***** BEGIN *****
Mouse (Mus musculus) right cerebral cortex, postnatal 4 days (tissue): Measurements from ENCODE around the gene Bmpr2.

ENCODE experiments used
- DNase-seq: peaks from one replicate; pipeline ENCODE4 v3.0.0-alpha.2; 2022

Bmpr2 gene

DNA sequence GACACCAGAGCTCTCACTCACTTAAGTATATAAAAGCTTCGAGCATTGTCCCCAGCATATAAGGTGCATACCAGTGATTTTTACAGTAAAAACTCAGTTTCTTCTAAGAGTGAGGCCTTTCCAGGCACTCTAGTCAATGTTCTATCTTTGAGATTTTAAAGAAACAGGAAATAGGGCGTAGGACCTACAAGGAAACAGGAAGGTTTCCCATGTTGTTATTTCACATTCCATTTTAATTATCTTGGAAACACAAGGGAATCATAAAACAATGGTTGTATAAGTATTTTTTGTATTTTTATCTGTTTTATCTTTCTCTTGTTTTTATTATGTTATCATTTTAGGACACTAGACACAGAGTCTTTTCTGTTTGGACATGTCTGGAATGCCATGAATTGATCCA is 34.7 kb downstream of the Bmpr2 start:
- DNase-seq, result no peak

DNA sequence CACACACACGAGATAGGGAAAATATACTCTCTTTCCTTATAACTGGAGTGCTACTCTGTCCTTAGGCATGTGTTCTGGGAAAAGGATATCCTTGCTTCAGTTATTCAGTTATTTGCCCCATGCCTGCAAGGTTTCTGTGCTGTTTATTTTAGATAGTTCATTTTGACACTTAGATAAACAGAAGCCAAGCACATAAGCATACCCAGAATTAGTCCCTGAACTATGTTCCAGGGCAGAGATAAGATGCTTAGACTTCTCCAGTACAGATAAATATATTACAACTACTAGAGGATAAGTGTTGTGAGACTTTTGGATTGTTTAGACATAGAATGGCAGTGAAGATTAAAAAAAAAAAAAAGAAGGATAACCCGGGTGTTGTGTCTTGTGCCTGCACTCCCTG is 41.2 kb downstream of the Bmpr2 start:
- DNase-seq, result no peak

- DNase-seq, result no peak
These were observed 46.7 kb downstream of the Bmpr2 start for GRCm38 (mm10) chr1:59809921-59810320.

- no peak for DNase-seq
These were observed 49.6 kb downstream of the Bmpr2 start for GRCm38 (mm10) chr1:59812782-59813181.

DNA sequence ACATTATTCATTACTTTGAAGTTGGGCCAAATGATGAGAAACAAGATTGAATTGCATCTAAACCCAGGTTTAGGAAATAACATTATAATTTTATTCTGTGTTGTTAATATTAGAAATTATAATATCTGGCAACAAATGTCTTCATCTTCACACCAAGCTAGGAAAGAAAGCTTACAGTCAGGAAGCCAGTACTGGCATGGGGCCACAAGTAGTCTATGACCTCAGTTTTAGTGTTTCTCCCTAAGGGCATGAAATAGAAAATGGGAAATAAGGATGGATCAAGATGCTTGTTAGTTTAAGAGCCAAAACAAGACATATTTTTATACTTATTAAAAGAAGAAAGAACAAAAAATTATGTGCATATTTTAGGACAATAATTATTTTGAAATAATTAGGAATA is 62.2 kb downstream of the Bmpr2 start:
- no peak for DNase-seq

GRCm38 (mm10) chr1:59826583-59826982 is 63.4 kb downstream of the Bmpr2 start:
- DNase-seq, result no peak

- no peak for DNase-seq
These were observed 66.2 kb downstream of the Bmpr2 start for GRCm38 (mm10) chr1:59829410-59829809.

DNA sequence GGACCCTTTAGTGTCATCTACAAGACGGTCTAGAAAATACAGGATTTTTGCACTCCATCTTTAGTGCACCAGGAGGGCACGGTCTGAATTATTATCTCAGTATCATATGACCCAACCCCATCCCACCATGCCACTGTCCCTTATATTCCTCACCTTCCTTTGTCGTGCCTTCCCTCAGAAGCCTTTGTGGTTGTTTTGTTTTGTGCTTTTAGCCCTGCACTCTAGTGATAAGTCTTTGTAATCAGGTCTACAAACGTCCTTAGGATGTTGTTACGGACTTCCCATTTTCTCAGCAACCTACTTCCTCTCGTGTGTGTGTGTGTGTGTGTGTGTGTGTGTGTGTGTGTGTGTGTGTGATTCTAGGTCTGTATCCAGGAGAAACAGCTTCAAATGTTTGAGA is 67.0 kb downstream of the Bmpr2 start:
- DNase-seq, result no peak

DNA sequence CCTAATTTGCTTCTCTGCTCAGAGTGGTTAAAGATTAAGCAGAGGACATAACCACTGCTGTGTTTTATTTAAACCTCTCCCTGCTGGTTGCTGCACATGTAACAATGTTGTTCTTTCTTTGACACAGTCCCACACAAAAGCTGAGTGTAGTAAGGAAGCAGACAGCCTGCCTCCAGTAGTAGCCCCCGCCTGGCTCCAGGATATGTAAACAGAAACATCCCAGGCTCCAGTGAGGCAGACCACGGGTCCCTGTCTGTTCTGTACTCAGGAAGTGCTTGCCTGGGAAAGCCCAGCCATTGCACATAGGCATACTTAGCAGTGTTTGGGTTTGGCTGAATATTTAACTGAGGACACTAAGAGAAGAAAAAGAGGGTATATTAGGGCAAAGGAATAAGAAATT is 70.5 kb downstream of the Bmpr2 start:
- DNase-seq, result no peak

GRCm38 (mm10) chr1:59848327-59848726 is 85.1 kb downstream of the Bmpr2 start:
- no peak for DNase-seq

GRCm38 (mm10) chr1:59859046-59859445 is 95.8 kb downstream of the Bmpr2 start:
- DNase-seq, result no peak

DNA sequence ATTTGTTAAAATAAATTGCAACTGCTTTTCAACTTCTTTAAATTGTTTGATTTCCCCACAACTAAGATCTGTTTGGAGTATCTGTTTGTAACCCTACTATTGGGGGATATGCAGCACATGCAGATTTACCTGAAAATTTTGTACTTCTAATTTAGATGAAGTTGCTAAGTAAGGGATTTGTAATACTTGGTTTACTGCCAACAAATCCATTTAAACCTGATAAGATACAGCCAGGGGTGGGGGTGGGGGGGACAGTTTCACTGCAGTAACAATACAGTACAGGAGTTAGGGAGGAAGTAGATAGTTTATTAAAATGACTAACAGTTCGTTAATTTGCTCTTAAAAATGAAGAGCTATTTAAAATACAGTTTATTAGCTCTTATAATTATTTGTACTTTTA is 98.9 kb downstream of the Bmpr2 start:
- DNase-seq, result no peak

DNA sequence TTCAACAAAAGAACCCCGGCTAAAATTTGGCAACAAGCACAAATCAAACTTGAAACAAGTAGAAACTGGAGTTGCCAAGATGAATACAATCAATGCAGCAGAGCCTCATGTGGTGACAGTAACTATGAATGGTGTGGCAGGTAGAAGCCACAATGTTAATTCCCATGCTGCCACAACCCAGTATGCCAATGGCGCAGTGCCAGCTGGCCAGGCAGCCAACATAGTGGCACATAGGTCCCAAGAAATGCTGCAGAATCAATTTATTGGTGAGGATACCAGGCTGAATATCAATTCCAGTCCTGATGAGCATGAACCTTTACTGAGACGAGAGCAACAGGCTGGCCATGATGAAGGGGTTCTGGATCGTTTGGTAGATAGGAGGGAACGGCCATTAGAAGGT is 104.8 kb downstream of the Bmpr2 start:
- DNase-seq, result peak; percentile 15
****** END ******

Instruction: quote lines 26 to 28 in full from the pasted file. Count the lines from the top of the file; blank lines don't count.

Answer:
- DNase-seq, result no peak

DNA sequence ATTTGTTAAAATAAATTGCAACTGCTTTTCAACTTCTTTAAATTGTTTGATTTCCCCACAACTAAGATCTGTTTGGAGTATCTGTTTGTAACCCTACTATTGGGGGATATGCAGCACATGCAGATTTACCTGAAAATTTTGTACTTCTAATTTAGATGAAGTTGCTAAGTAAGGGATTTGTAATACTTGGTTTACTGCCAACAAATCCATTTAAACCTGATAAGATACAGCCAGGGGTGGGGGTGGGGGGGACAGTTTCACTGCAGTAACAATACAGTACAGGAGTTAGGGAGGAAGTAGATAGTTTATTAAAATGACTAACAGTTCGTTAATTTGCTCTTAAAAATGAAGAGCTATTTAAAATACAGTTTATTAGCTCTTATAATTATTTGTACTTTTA is 98.9 kb downstream of the Bmpr2 start:
- DNase-seq, result no peak